Unfortunately, more and more people are depending on Social Security as their primary source of income in retirement. In 2014, a study published by AARP found that Social Security represents 90% of income for 23% of recipients age 65 or older. While we certainly hope that the tips we share can help you avoid that situation, it's clear that maximizing your Social Security is a big deal. When you're using traditional retirement accounts for income, however, you risk having your Social Security benefits subjected to income taxes. For people taking Social Security, the IRS looks at your provisional income (adjusted gross income + tax free interest + 50% of your Social Security benefit) to determine if your benefits are taxable. Single taxpayers earning $25,000-$34,000 and married couples filing jointly earning $32,000-$44,000 can expect 50% of their benefit to be taxable, while those earning above these thresholds will see 85% of their benefits taxed! Traditional retirement account withdrawals are added onto your adjusted gross income, meaning they push your provisional income higher as well. Roth account withdrawals are not considered provisional income, allowing you to withdraw as much as needed without worrying these amounts will negatively impact your Social Security benefits. It is tempting to take the tax deduction that can come with traditional accounts now, but investors who want to maximize their retirement income should consider the consequences of kicking the can down the road.
Withdrawals Before 59 1/2
Whether you have a traditional or a Roth account, full retirement age is 59 1/2. There are certain allowances for penalty-free distributions before 59 1/2, such as the purchase of your first home, but age 59 1/2 is the age where withdrawals for any reason are free from penalty. With a Roth IRA, there is an added benefit that allows investors to withdraw funds if needed without penalty. Investors who have had their Roth IRA a minimum of 5 years can withdraw their contributions - not the growth - from their accounts without penalty. And because these funds were already taxed before they were invested, no income-tax is due on the early distribution. Roth 401(k)s and 403(b)s do not offer this benefit, but if the plan allows for loans then Roth plans would be eligible in the same manner as traditional accounts. I definitely don't recommend dipping into a Roth account just because you can, but if there is a need, having access to your contributions is a feature worth considering.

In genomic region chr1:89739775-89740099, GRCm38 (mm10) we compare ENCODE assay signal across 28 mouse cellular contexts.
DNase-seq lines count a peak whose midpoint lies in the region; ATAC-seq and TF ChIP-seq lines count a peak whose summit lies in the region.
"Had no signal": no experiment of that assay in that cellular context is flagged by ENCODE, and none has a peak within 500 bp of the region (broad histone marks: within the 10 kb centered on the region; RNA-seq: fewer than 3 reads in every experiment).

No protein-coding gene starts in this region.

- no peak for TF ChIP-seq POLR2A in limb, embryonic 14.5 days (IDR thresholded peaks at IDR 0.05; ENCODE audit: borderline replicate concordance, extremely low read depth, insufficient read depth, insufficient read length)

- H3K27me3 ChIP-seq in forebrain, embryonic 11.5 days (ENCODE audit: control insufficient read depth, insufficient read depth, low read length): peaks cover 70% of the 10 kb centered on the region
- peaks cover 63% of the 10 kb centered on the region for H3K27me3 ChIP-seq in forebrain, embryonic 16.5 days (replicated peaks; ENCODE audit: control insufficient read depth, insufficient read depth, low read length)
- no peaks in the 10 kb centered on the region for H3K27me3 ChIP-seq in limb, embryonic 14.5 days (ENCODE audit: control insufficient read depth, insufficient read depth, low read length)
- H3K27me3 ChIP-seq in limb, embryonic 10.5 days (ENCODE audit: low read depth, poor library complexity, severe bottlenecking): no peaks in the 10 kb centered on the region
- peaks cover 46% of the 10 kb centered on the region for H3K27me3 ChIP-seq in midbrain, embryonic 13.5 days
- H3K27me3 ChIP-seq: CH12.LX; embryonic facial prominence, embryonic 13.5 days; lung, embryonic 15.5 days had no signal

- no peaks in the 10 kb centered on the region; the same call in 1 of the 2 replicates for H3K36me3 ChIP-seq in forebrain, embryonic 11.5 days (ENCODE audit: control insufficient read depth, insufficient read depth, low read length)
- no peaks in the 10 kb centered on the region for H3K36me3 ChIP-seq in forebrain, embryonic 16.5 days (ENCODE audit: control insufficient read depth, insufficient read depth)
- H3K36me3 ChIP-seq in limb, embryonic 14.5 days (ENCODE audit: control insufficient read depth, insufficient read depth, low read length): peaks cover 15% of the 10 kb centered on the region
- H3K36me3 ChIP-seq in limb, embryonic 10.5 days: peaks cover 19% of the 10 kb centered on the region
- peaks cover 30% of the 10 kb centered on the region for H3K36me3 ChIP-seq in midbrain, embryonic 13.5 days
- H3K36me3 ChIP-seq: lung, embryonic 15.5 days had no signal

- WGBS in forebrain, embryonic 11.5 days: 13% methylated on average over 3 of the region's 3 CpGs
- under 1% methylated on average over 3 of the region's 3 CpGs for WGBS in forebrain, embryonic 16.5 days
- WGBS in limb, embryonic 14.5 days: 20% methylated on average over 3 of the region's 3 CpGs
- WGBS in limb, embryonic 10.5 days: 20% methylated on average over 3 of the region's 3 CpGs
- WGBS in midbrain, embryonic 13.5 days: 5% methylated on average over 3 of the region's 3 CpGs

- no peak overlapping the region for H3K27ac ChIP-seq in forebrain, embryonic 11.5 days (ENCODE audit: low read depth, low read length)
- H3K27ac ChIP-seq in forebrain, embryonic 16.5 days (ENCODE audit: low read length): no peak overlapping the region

Is a Traditional Account Ever The Right Option?
Absolutely! As I said, this post is more to show the reasons why a person might consider a Roth account. Naturally I'm highlighting some things that a traditional account doesn't offer, but there are plenty of reasons one might still feel that these accounts are right for them. I know entrepreneurs that keep both a traditional and Roth account, and often do not or cannot decide on which to use until the end of the year when they found out if they are eligible to contribute to a Roth and whether or not they need the tax deduction that comes with traditional retirement contributions. You may also find yourself in a situation where you would like to invest for retirement but money is tight. Because traditional contributions are excluded from income taxes, your taxable burden is lowered and you could keep more money in your pocket while you save. Whatever your reason, the fact that you are saving in the first place is a great place to start. But I hope that some of the things we covered today helped you understand why Roth accounts can be an excellent fit for your portfolio!
*All Guarantees are based on the financial strength and claims-paying ability of the issuing insurance company.
The information presented is not intended as tax, legal or financial advice, and it may not be relied on for the purpose of avoiding any federal tax penalties. You are encouraged to seek such advice from your professional advisors. The content is derived from sources believed to be accurate. Neither the information presented nor any opinion expressed constitutes a solicitation for the purchase or sale of any product or security.